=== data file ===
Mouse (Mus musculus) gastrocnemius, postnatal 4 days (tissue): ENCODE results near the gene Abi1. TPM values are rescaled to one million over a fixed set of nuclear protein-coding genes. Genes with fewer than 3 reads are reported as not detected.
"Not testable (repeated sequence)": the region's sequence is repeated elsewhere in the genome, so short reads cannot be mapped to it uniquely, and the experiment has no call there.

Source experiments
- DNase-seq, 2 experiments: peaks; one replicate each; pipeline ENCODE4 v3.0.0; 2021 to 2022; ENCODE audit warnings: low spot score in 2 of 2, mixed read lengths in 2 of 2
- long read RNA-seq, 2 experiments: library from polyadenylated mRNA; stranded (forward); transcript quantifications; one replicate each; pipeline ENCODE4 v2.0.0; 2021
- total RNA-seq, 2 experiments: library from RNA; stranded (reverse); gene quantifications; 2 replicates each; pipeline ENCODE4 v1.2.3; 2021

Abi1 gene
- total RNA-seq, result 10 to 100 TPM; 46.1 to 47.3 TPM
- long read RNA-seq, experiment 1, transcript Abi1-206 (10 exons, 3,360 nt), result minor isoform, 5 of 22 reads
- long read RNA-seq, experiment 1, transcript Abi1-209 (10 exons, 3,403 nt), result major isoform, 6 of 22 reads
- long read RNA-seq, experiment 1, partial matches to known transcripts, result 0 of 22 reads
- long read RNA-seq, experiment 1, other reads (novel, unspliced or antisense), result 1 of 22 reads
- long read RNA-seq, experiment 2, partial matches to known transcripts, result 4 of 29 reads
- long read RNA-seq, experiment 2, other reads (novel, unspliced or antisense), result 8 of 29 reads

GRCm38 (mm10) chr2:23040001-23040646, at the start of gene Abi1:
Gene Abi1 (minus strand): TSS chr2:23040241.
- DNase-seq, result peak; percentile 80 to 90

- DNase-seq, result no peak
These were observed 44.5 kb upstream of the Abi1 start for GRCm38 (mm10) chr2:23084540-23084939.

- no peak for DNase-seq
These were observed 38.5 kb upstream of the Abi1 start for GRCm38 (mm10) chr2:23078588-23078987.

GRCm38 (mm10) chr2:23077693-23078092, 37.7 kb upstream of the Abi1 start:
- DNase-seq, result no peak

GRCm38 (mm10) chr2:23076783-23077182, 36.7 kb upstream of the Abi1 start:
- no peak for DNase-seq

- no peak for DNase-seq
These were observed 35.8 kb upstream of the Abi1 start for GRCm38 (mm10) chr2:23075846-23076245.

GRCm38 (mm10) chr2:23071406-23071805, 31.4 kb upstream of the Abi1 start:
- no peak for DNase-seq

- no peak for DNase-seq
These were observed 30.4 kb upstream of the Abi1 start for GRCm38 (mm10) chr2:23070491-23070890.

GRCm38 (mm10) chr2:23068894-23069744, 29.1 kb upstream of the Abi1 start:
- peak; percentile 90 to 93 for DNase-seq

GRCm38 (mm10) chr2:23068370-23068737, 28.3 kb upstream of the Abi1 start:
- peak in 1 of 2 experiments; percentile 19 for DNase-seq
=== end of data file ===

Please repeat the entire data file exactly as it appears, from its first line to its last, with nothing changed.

Mouse (Mus musculus) gastrocnemius, postnatal 4 days (tissue): ENCODE results near the gene Abi1. TPM values are rescaled to one million over a fixed set of nuclear protein-coding genes. Genes with fewer than 3 reads are reported as not detected.
"Not testable (repeated sequence)": the region's sequence is repeated elsewhere in the genome, so short reads cannot be mapped to it uniquely, and the experiment has no call there.

Source experiments
- DNase-seq, 2 experiments: peaks; one replicate each; pipeline ENCODE4 v3.0.0; 2021 to 2022; ENCODE audit warnings: low spot score in 2 of 2, mixed read lengths in 2 of 2
- long read RNA-seq, 2 experiments: library from polyadenylated mRNA; stranded (forward); transcript quantifications; one replicate each; pipeline ENCODE4 v2.0.0; 2021
- total RNA-seq, 2 experiments: library from RNA; stranded (reverse); gene quantifications; 2 replicates each; pipeline ENCODE4 v1.2.3; 2021

Abi1 gene
- total RNA-seq, result 10 to 100 TPM; 46.1 to 47.3 TPM
- long read RNA-seq, experiment 1, transcript Abi1-206 (10 exons, 3,360 nt), result minor isoform, 5 of 22 reads
- long read RNA-seq, experiment 1, transcript Abi1-209 (10 exons, 3,403 nt), result major isoform, 6 of 22 reads
- long read RNA-seq, experiment 1, partial matches to known transcripts, result 0 of 22 reads
- long read RNA-seq, experiment 1, other reads (novel, unspliced or antisense), result 1 of 22 reads
- long read RNA-seq, experiment 2, partial matches to known transcripts, result 4 of 29 reads
- long read RNA-seq, experiment 2, other reads (novel, unspliced or antisense), result 8 of 29 reads

GRCm38 (mm10) chr2:23040001-23040646, at the start of gene Abi1:
Gene Abi1 (minus strand): TSS chr2:23040241.
- DNase-seq, result peak; percentile 80 to 90

- DNase-seq, result no peak
These were observed 44.5 kb upstream of the Abi1 start for GRCm38 (mm10) chr2:23084540-23084939.

- no peak for DNase-seq
These were observed 38.5 kb upstream of the Abi1 start for GRCm38 (mm10) chr2:23078588-23078987.

GRCm38 (mm10) chr2:23077693-23078092, 37.7 kb upstream of the Abi1 start:
- DNase-seq, result no peak

GRCm38 (mm10) chr2:23076783-23077182, 36.7 kb upstream of the Abi1 start:
- no peak for DNase-seq

- no peak for DNase-seq
These were observed 35.8 kb upstream of the Abi1 start for GRCm38 (mm10) chr2:23075846-23076245.

GRCm38 (mm10) chr2:23071406-23071805, 31.4 kb upstream of the Abi1 start:
- no peak for DNase-seq

- no peak for DNase-seq
These were observed 30.4 kb upstream of the Abi1 start for GRCm38 (mm10) chr2:23070491-23070890.

GRCm38 (mm10) chr2:23068894-23069744, 29.1 kb upstream of the Abi1 start:
- peak; percentile 90 to 93 for DNase-seq

GRCm38 (mm10) chr2:23068370-23068737, 28.3 kb upstream of the Abi1 start:
- peak in 1 of 2 experiments; percentile 19 for DNase-seq